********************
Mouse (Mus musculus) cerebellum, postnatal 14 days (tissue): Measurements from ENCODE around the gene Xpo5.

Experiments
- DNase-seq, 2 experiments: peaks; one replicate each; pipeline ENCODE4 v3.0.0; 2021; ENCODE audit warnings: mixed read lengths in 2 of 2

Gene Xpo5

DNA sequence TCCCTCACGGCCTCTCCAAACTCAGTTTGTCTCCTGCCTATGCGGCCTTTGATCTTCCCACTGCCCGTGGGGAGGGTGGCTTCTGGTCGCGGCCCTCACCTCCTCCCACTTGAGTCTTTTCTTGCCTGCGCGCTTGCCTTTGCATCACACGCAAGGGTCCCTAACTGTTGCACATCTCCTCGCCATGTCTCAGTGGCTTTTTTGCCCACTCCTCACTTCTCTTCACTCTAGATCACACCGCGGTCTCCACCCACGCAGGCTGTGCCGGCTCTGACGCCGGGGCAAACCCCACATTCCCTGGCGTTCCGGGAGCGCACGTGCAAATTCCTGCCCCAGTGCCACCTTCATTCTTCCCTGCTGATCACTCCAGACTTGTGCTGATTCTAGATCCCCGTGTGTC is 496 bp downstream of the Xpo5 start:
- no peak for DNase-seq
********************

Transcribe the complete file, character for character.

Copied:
Mouse (Mus musculus) cerebellum, postnatal 14 days (tissue): Measurements from ENCODE around the gene Xpo5.

Experiments
- DNase-seq, 2 experiments: peaks; one replicate each; pipeline ENCODE4 v3.0.0; 2021; ENCODE audit warnings: mixed read lengths in 2 of 2

Gene Xpo5

DNA sequence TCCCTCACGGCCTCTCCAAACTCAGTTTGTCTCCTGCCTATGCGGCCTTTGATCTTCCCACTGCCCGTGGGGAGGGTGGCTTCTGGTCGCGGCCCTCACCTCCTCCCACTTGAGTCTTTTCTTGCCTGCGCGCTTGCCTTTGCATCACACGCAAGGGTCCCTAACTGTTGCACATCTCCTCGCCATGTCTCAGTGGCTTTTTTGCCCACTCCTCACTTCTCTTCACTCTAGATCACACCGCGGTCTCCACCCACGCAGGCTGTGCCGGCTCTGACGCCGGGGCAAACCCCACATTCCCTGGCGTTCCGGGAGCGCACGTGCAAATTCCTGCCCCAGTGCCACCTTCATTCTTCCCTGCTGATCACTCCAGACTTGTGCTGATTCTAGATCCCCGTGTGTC is 496 bp downstream of the Xpo5 start:
- no peak for DNase-seq